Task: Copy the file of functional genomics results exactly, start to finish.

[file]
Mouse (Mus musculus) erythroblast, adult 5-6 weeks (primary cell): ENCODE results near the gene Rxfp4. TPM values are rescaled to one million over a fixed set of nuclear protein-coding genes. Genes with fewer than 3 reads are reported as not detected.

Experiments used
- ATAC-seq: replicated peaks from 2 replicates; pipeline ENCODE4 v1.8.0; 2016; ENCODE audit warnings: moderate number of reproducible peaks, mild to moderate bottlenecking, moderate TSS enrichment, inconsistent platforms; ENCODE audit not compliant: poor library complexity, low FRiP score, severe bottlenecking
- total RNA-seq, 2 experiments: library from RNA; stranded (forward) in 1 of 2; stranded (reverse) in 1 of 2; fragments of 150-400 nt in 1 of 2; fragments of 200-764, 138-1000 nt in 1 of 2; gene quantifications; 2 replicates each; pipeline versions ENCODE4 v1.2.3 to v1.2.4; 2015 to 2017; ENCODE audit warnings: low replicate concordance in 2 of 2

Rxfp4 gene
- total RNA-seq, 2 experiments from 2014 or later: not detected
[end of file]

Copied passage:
Mouse (Mus musculus) erythroblast, adult 5-6 weeks (primary cell): ENCODE results near the gene Rxfp4. TPM values are rescaled to one million over a fixed set of nuclear protein-coding genes. Genes with fewer than 3 reads are reported as not detected.

Experiments used
- ATAC-seq: replicated peaks from 2 replicates; pipeline ENCODE4 v1.8.0; 2016; ENCODE audit warnings: moderate number of reproducible peaks, mild to moderate bottlenecking, moderate TSS enrichment, inconsistent platforms; ENCODE audit not compliant: poor library complexity, low FRiP score, severe bottlenecking
- total RNA-seq, 2 experiments: library from RNA; stranded (forward) in 1 of 2; stranded (reverse) in 1 of 2; fragments of 150-400 nt in 1 of 2; fragments of 200-764, 138-1000 nt in 1 of 2; gene quantifications; 2 replicates each; pipeline versions ENCODE4 v1.2.3 to v1.2.4; 2015 to 2017; ENCODE audit warnings: low replicate concordance in 2 of 2

Rxfp4 gene
- total RNA-seq, 2 experiments from 2014 or later: not detected